Steve Bell, a professor of biology in the Indiana University College of Arts and Sciences Department of Biology, has been named a Distinguished Professor—IU's highest academic title for its most outstanding and renowned scholars and researchers. Bell is also the chair of the College's Department of Molecular and Cellular Biochemistry. He is a fellow of the American Academy of Microbiology
In announcing this year's faculty members who were honored with the title, IU President Pamela Whitten wrote, "Indiana University faculty stand out because they push the boundaries of research, shape our culture, and alter the course of history. They also bring their groundbreaking scholarship into their classrooms and labs to enhance the educational experience of IU students."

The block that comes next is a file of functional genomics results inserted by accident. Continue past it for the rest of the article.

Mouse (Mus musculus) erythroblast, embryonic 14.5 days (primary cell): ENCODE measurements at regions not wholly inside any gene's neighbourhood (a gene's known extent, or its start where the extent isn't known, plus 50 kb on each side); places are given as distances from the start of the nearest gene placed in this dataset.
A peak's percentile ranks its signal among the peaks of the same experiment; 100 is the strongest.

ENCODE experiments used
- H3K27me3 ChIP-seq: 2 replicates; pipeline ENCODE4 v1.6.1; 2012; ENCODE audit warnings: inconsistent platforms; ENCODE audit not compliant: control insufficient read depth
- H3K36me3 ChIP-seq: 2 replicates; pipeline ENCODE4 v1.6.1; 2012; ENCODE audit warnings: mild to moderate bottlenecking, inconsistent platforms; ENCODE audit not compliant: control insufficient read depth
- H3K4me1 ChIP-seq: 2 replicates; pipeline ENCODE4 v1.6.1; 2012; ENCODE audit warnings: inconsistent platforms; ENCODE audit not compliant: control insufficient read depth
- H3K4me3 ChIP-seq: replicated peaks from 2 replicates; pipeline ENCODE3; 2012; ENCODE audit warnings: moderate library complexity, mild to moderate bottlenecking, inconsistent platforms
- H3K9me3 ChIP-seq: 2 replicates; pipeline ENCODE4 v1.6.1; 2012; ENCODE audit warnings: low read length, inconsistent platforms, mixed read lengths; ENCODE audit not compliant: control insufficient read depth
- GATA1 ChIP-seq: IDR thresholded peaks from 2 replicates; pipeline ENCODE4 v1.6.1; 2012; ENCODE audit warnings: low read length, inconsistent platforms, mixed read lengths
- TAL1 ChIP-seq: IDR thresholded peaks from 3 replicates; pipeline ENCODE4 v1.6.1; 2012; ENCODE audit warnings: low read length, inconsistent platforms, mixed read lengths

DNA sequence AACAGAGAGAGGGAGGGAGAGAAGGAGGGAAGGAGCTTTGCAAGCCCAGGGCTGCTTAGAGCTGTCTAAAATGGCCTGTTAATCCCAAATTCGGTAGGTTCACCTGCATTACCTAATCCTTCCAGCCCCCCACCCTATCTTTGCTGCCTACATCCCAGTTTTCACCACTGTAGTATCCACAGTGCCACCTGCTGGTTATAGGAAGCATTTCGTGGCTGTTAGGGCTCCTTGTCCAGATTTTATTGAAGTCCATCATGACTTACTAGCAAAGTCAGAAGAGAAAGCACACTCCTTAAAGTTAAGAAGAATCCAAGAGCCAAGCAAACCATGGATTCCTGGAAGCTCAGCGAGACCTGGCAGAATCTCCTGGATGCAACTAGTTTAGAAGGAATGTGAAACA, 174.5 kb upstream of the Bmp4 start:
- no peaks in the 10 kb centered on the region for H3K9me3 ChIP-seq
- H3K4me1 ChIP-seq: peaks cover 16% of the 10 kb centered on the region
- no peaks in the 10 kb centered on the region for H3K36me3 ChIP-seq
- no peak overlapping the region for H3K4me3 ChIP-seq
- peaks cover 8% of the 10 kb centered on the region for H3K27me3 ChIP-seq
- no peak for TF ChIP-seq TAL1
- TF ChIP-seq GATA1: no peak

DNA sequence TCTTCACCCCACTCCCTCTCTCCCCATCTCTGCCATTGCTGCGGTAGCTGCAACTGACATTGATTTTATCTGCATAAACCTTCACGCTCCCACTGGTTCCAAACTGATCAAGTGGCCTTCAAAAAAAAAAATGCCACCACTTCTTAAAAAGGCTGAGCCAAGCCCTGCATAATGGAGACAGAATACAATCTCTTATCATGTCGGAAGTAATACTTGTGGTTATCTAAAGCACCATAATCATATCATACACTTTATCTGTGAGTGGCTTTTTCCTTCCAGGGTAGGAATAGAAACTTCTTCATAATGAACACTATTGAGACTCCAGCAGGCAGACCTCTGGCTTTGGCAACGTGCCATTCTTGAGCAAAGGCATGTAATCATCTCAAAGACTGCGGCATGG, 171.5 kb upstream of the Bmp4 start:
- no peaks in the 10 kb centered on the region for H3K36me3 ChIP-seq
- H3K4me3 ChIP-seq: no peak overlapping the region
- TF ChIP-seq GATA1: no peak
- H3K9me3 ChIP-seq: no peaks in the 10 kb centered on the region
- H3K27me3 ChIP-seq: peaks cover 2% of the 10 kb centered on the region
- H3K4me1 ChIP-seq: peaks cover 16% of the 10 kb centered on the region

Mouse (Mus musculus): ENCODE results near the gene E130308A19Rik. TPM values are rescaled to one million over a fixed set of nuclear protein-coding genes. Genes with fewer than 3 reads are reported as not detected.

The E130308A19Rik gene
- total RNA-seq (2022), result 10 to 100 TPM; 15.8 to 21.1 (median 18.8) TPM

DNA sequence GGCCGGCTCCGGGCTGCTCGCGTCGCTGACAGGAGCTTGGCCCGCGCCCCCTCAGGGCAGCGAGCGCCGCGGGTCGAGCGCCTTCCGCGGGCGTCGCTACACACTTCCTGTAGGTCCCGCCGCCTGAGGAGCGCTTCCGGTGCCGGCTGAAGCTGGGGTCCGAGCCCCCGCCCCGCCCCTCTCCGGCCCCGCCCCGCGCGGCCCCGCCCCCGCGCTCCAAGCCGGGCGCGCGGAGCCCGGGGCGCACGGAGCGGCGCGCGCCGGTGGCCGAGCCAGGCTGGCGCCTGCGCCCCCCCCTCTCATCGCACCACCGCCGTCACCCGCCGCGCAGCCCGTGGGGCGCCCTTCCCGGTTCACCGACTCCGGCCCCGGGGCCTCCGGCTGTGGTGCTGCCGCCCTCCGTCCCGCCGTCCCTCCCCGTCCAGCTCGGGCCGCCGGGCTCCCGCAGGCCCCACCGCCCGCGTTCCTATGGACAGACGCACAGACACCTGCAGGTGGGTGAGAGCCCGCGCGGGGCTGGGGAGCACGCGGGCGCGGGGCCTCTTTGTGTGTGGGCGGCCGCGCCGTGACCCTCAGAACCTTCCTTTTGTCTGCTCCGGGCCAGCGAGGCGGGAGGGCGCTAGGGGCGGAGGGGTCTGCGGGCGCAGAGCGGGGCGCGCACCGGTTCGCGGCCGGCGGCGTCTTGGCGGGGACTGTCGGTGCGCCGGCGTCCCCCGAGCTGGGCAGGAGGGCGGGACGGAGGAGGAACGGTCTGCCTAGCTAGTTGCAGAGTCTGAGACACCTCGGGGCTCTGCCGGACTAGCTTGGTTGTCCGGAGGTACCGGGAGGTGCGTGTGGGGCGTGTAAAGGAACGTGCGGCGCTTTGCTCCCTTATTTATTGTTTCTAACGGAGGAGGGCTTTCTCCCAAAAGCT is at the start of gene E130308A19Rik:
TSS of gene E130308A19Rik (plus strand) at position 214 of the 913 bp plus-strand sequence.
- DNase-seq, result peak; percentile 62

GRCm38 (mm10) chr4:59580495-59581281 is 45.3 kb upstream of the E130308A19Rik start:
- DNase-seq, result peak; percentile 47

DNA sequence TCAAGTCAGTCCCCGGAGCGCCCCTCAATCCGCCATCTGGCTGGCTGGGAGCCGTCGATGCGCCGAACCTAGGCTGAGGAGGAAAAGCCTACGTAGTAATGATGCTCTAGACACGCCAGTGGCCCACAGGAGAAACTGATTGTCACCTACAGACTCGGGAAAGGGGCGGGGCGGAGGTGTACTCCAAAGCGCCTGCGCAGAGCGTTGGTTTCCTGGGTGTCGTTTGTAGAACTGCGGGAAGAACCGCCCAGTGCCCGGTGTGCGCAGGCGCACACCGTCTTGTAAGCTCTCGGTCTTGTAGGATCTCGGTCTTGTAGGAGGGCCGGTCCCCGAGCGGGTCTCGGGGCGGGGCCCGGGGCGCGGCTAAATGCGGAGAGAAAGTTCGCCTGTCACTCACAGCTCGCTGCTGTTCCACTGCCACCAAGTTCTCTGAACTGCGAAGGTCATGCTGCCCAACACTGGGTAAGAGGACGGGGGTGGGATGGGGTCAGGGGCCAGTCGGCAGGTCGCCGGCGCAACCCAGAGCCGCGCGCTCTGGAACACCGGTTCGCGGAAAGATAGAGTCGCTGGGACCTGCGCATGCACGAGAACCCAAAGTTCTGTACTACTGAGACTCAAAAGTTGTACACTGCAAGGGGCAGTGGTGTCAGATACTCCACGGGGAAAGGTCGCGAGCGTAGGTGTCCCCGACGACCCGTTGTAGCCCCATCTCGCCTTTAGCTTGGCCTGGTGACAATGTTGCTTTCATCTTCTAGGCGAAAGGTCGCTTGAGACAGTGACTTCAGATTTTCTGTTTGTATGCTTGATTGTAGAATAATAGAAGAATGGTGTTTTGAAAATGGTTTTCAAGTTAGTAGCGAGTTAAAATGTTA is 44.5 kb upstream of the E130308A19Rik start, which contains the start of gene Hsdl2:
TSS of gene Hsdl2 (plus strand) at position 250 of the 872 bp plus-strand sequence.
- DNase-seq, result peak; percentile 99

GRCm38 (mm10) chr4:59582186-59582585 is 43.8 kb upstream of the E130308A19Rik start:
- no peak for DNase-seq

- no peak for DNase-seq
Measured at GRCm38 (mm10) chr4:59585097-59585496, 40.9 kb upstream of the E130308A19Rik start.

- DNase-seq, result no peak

Bell is a global leader in chromosome biology through his study of organisms living in extreme conditions. He investigates the machineries that duplicate, express, organize, and segregate the genome. To ensure viability, all cells must perform these processes in a timely and accurate manner. Bell and members of his lab exploit a multidisciplinary range of cell and molecular biological, biochemical, genetic, and structural approaches to determine the mechanistic and regulatory parameters that govern these essential cellular processes. Their work is driven by the evolutionary conservation of these fundamental machineries, allowing them to exploit a simple and robust model organism—archaea of the genus Sulfolobus. Bell's research has strengthened our understanding of the origins of life.